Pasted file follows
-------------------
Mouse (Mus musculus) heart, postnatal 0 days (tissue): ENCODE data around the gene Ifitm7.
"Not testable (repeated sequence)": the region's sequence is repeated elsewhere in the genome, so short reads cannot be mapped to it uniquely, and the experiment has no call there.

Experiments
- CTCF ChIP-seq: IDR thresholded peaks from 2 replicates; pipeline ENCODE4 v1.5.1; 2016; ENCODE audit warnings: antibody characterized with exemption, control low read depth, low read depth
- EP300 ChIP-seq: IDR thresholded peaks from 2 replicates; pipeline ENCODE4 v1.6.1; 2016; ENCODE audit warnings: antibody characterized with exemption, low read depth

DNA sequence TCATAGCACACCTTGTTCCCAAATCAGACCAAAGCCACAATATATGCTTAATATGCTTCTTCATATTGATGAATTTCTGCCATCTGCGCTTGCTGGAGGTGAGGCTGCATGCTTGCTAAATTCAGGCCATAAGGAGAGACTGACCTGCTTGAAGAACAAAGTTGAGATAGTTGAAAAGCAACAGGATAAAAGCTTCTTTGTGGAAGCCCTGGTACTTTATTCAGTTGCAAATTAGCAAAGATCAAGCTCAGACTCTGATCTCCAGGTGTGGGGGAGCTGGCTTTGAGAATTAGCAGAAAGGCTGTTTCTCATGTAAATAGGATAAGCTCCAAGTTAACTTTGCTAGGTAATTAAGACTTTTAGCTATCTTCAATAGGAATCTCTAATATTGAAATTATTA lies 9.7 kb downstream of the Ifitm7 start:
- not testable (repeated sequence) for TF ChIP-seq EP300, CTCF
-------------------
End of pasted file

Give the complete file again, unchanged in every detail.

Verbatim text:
Mouse (Mus musculus) heart, postnatal 0 days (tissue): ENCODE data around the gene Ifitm7.
"Not testable (repeated sequence)": the region's sequence is repeated elsewhere in the genome, so short reads cannot be mapped to it uniquely, and the experiment has no call there.

Experiments
- CTCF ChIP-seq: IDR thresholded peaks from 2 replicates; pipeline ENCODE4 v1.5.1; 2016; ENCODE audit warnings: antibody characterized with exemption, control low read depth, low read depth
- EP300 ChIP-seq: IDR thresholded peaks from 2 replicates; pipeline ENCODE4 v1.6.1; 2016; ENCODE audit warnings: antibody characterized with exemption, low read depth

DNA sequence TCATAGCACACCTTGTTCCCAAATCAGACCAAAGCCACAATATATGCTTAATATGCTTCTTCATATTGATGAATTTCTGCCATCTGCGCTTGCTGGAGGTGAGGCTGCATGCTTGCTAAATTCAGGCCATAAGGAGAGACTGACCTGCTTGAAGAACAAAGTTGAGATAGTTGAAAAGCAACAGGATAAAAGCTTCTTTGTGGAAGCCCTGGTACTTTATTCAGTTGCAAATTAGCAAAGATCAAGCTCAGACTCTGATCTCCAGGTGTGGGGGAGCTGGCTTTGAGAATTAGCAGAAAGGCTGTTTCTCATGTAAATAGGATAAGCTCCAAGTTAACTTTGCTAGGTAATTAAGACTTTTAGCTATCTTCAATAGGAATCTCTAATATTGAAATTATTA lies 9.7 kb downstream of the Ifitm7 start:
- not testable (repeated sequence) for TF ChIP-seq EP300, CTCF